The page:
Thirty-two of the current Thirty-three Developed Nations have Universal Health Care systems.
I take issue with your source.
Not because I question the claims about health care, but because I cannot find any list of 'developed' or 'high income' or 'richest' countries which does not include the Czech Republic; except the Paris Club, which is fine since it only has 22 members.
If they said 'here are some high-income countries I would have no issue, but instead it says the high-income countries.
Your source writes in the footnotes:
quote:For this list, those countries with UN Human Development Index scores above 0.9 on a 0 to 1 scale are considered developed.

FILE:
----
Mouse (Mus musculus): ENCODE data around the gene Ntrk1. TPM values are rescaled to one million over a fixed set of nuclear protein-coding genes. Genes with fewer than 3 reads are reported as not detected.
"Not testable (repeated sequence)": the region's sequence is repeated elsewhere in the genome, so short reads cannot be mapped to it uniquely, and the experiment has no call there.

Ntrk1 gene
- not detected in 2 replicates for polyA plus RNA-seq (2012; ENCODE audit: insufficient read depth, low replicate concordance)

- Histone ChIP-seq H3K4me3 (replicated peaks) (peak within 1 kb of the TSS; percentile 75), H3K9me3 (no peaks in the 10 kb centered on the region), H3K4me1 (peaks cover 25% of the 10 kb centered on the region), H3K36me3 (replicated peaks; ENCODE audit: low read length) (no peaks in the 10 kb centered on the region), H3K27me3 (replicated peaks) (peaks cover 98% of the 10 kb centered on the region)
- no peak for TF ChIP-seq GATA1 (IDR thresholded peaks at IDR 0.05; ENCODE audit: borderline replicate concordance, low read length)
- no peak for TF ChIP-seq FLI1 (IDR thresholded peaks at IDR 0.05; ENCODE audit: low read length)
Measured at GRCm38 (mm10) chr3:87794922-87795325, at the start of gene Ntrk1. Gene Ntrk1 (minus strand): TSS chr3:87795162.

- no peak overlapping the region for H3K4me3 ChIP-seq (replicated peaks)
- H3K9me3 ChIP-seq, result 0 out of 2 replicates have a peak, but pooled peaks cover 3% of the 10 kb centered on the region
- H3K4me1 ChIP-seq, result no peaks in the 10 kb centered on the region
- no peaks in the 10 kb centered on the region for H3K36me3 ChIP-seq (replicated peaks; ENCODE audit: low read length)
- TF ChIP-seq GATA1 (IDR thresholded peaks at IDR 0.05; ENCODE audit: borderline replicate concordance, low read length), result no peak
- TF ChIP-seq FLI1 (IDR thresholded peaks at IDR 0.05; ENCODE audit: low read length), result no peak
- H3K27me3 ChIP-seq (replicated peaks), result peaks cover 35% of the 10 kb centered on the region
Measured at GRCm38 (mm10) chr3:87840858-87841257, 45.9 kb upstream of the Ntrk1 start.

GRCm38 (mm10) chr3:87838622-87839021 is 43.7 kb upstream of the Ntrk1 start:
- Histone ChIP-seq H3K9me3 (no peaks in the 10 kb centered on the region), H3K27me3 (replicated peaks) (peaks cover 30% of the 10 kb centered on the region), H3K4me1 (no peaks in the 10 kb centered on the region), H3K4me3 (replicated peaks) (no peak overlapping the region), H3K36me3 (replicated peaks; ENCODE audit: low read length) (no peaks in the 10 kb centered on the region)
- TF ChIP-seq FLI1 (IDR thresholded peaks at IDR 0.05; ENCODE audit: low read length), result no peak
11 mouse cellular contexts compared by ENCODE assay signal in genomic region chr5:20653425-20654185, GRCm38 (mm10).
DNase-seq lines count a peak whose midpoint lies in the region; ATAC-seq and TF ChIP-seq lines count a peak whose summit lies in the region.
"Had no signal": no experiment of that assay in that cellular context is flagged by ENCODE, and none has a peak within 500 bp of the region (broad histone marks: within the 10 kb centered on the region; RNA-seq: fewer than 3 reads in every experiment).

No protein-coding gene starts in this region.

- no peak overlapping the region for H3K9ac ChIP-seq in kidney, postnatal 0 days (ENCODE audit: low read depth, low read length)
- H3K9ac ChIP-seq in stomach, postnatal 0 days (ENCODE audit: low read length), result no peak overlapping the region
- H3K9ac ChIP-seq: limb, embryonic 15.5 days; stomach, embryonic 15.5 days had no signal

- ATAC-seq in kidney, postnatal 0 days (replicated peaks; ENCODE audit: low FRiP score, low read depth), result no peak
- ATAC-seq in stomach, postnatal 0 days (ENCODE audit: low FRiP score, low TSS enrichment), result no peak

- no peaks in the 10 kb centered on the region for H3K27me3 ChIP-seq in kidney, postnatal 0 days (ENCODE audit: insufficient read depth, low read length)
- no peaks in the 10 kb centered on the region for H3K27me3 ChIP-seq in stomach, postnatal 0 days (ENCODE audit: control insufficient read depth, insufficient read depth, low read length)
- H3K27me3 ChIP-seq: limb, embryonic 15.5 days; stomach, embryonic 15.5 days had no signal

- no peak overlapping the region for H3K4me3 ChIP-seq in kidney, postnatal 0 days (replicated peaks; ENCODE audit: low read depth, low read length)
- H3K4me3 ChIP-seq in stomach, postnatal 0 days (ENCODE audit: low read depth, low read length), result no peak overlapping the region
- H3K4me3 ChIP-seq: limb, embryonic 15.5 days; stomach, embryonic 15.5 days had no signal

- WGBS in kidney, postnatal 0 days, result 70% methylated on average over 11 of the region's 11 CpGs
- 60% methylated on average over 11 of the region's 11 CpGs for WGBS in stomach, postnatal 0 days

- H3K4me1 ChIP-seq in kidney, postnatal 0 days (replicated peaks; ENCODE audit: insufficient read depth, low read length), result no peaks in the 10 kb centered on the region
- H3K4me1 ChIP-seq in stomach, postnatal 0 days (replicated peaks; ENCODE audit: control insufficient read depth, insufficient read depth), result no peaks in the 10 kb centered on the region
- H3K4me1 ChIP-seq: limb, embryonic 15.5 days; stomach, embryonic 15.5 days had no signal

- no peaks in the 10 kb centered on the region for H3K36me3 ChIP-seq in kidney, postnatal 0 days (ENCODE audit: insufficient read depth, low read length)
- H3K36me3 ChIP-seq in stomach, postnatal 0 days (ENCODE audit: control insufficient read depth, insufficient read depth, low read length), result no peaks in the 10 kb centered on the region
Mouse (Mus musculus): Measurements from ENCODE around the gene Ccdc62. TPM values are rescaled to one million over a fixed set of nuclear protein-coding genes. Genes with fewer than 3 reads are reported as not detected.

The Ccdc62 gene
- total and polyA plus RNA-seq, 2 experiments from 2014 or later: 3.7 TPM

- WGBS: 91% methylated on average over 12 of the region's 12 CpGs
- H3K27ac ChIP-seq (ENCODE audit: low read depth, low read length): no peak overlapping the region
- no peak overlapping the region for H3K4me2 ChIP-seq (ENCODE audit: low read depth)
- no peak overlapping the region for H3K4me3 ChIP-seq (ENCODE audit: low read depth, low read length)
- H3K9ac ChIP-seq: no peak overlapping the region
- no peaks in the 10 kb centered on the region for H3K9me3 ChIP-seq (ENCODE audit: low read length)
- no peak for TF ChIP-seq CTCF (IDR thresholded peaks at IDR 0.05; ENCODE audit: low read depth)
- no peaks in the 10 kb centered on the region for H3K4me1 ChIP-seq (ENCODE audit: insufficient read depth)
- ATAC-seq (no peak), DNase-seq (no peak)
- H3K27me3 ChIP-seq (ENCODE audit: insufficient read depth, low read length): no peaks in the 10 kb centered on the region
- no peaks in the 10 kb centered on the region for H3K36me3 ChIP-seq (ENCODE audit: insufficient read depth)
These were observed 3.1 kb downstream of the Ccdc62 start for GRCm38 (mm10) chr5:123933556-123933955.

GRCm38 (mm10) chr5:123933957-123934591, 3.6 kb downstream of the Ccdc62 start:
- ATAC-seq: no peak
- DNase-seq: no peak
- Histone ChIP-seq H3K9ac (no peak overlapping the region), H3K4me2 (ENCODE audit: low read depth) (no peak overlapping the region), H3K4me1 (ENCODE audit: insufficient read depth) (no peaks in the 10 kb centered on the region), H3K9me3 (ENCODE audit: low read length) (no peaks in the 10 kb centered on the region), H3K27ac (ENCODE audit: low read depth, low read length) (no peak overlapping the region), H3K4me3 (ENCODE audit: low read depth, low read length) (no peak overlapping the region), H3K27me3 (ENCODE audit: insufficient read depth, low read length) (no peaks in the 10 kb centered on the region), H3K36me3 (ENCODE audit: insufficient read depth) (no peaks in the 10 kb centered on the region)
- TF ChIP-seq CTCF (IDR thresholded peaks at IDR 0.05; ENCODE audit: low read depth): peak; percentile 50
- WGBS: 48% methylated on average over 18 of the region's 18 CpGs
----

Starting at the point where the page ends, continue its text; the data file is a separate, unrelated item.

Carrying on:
but that's clearly not true. Nowadays there are only 18 such countries; but at the time the blog post was written in 2008 there were 28, not 33 (I assume the dramatic reduction is due to a change in methodology, rather than living standards plummeting in the last decade). Bahrain, incidentally, had a HDI of 0.866 in 2008. At no time have they had a HDI of .9 or higher. Nor, for that matter, have they ever had a HDI higher than that of the Czech Republic.
Not that any of this is relevant to the central point, but I question the research skills of your source.
Incidentally, we have a mandated insurance system here in our developed country, but I'm not sure that term adequately explains it. The 'insurance premiums' are taken out of my paycheck at a fixed percentage set by the state; and the small pool of insurance providers are non-profit organisations heavily regulated by the state, so in practice it differs little from a single-payer system.